By Kimberley J. Payne
This morning as I was getting the children
ready for school, I helped them prepare breakfast
and pack their lunches. I reviewed spelling
words with them and ensured their homework was
collected in their backpacks. I had seen the
weather forecast for the day and knew it was
going to remain cool all day. I suggested they
wear sweaters and layer with a fall coat for
the brisk walk to the bus stop. My kids chose
to ignore my advice. My son decided that all
he needed was a t-shirt; no hat, no mitts, no
sweater, no coat.
I remember learning from Barbara Coloroso that
if it isn't dangerous or morally threatening,
I should let them do it. I stated my case that
I believed it in their best interest to bundle
They chose to ignore me and so off we went
to the bus stop. It's a full kilometer (a little
over half a mile) walk to the top of a treeless
hill and the wind can feel like a knife slicing
through the skin. My children endured the cold
until halfway, when I presented them with the
jackets I had quietly carried under my arm.
They took them without complaint, and I bit
my tongue from saying, "I told you so."
It reminded me of my relationship with God.
What I was asking my children to do was to trust
me. Trust Mom to have their best interests at
heart. Trust Mom to know what she is talking
about. Even though they didn't know that I had
read the outdoor thermostat upon waking up in
the morning, and I had reviewed the day's forecast,
I wanted them to trust me. By ignoring me, they
were saying that they didn't believe I knew
what was best for them and that in fact they
did. What they knew was that yesterday it was
a warm enough day for short-sleeves. What they
knew was that it was warm enough in the house
to wear short-sleeves. Therefore, they felt
informed enough to make their own decision on
what to wear outside.
I do the same with God. Many times I take a
concern to God and He says, "Trust Me."
But I rely on what I know of yesterday, and
how I feel today, and so I make decisions based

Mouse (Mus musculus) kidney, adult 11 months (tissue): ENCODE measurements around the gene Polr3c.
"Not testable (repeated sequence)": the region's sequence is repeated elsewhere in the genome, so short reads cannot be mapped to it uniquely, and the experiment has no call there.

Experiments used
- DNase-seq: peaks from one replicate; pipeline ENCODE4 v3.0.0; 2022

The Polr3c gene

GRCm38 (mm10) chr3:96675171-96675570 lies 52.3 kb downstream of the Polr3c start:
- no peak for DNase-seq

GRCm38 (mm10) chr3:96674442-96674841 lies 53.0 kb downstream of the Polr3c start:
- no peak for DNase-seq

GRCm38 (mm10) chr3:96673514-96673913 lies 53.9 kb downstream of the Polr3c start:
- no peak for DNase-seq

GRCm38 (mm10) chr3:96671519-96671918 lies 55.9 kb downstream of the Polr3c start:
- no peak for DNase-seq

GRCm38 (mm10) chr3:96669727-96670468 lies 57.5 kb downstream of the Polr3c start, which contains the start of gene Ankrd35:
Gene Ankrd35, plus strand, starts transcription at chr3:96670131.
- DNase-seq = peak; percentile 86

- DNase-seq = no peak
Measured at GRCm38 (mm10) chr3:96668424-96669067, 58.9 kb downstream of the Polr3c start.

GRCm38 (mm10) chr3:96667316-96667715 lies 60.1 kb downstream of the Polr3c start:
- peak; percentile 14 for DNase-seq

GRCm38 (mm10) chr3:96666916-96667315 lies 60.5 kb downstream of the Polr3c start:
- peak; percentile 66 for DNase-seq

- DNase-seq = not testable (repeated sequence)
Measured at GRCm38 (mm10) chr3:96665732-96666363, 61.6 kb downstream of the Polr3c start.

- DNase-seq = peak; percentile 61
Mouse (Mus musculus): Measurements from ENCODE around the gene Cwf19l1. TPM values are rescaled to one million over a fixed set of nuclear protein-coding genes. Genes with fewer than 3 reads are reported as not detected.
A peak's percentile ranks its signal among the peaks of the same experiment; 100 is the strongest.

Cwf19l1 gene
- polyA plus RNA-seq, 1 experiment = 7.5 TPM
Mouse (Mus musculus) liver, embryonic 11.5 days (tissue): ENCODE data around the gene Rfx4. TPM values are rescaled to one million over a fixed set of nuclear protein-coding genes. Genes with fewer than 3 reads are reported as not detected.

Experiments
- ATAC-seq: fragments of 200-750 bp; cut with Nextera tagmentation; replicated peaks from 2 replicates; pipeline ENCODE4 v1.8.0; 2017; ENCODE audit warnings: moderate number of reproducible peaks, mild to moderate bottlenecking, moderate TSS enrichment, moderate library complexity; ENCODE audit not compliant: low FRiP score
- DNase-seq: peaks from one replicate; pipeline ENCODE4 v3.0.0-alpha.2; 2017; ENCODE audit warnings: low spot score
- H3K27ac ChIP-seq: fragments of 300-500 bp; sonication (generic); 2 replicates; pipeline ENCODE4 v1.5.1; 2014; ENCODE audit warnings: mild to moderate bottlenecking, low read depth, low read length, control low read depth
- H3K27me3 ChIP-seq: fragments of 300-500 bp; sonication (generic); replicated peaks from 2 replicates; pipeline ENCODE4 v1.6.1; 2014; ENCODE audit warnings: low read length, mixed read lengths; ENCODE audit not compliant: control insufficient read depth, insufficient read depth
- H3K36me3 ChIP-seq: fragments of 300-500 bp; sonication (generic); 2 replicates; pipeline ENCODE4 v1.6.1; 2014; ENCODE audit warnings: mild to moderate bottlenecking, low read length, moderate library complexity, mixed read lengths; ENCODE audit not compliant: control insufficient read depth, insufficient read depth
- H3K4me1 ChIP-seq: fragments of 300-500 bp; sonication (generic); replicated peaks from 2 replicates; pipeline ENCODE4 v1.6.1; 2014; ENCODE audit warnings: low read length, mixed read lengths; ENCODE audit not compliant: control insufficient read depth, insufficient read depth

on this. I find it difficult to understand God's
plan. Yet He knows the future. And He has my
best interests in mind.
Too many times I forge ahead of Him, thinking
that I know better, I can handle it better.
I don't fully trust Him. And so instead of leaving
the house in a warm sweater and jacket, I stumble
into the cold with short-sleeves, determined
that my way is the best way.
Thank God that He loves us more than a parent
loves her child. He is always waiting, ready
to offer us a warm coat. He stands waiting to
protect us and take care of us. And He rejoices
when we look to Him as our Provider. He never
says, "I told you so." He embraces
us with love time and time again. He is patient
We can thank God that when we act like little
children, He still loves us and cares enough
to take care of us. As the psalmist wrote, "The
Lord's unfailing love surrounds the man who
trusts in Him" (Psalm 32:10).
Kimberley J. Payne is a writer,
speaker, and the author of Fit
for Faith, which empowers women to become
more spiritually and physically healthy. She
has designed and implemented employee wellness
programs which have been featured in Shape and
Wholelife Magazines, and counseled individuals
on weight control, stress management, self esteem
improvement and overall wellness. Kimberley
writes a devotional column, Today's Faith, which
is published in several newspapers, and a health
and fitness column for a national newspaper.
Visit Kimberley's website: http://www.kimberleypayne.com/